Rohingya migrants on a boat off the southern Thai island of Koh Lipe in the Andaman Sea on May 14, 2015
Rohingya migrants on a boat off the southern Thai island of Koh Lipe in the Andaman Sea on May 14, 2015 © Christophe Archambault - AFP
Rohingya migrants on a boat off the southern Thai island of Koh Lipe in the Andaman Sea on May 14, 2015
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AFP
Last updated: January 1, 1970

Amnesty condemns 'shameful' world response to refugee crisis

Rights group Amnesty International on Monday slammed world leaders for "condemning millions of refugees to an unbearable existence" and demanded they work closely to resolve the "worst crisis" since World War II.

"From the Andaman to the Mediterranean people are losing their lives as they desperately seek safe haven," said Salil Shetty, Amnesty's secretary general, as the group published a report ahead of World Refugee Day on June 20.

"The current refugee crisis will not be solved unless the international community recognises that it is a global problem that requires states to significantly step up international cooperation," he added.

In its report, the London-based group urged the international community to establish a fund and to collectively commit to resettling a million refugees over the next four years.

"The refugee crisis is one of the defining challenges of the 21st century, but the response of the international community has been a shameful failure," said Shetty.

"We need a radical overhaul of policy and practice to create a coherent and comprehensive global strategy."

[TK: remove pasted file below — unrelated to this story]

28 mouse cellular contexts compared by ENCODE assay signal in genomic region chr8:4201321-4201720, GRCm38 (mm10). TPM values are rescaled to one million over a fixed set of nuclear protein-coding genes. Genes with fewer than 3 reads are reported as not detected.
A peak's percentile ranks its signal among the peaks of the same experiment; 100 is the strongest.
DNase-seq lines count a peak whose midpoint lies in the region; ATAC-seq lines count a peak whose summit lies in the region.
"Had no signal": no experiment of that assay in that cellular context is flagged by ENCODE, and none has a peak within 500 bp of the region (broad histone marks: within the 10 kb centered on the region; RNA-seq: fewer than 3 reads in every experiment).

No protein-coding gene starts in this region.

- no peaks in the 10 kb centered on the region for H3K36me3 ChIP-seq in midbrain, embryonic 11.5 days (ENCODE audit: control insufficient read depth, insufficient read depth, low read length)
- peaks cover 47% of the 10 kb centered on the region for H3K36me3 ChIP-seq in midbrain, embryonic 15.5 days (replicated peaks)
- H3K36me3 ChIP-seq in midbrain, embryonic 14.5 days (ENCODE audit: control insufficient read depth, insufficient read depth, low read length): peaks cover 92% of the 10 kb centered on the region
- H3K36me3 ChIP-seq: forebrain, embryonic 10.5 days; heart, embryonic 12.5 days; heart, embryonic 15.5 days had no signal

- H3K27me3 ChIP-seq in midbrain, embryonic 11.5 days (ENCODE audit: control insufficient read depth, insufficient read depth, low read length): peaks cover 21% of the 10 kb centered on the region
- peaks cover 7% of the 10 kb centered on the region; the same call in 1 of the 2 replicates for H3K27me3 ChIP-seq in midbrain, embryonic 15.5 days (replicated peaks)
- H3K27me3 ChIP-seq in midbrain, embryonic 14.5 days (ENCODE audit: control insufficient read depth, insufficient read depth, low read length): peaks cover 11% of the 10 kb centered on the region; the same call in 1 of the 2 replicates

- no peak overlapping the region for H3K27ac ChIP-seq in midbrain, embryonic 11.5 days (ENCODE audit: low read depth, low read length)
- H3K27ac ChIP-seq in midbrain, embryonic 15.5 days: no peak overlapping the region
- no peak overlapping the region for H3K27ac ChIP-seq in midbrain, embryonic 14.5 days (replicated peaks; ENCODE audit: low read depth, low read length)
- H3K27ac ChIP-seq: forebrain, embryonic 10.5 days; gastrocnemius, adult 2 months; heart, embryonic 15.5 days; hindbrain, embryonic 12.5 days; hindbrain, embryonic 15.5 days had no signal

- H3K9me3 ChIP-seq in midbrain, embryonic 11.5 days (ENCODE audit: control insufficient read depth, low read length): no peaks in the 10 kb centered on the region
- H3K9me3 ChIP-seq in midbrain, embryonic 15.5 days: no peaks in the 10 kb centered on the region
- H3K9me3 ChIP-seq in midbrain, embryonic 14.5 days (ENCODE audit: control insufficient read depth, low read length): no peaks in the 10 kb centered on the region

At a press conference Monday in Beirut, Shetty called on countries in Europe to stop turning back refugees arriving by boat from the Middle East and North Africa.

"This is not a favour, it is enshrined in international law," he said.

"The world cannot wait any longer."

- 'Indefensible' policies -

The situation is particularly "desperate" for four million Syrian refugees, 95 percent of whom live in five countries neighbouring Syria (Turkey, Lebanon, Jordan, Iraq and Egypt).

Amnesty warned that these countries were being overwhelmed by "such huge burdens".

"No country should be left to deal with a massive humanitarian emergency with so little help from others, just because it happens to share a border with a country in conflict," said Shetty.

Amnesty said Lebanon in particular had received only 18 percent of the funding it needs to support refugees and strained host communities.

"Lebanon must be commended for granting sanctuary to over one million refugees from Syria," said Amnesty's refugee researcher, Khairunissa Dhala, in Beirut.

She said the international community had "utterly failed" to meet the needs of Lebanon's refugee communities.

As a result, the government has been forced to put in place "indefensible" policies, including border restrictions and strict visa requirements for Syrians, Dhala said.

On the migrant crisis in the Mediterranean, Amnesty welcomed measures taken by European Union members to strengthen the Triton border security operation, but called for further action, notably by creating more legal avenues for resettling refugees.

Triton was launched in November 2014 to help Italy control its sea borders and assist migrants.

After a series of devastating wrecks, the European Commission decided in April to triple its budget.

Amnesty said that at least 1,865 people had already been killed in migrant boat journeys from North Africa to Europe in 2015, compared to 425 people in the same period last year.

Many European countries remain wary of welcoming refugees, but Amnesty said at least 300,000 refugees should be resettled per year, for the next four years, to alleviate the crisis.

This long-term approach has been prompted by worsening conflicts around the world that have no foreseeable end in sight, like Syria's four-year war, Dhala said.

"The international community is dealing with the global crisis in quite a piecemeal way, with stopgap measures here and there," she told AFP.

"But we are hoping for a more coordinated response."

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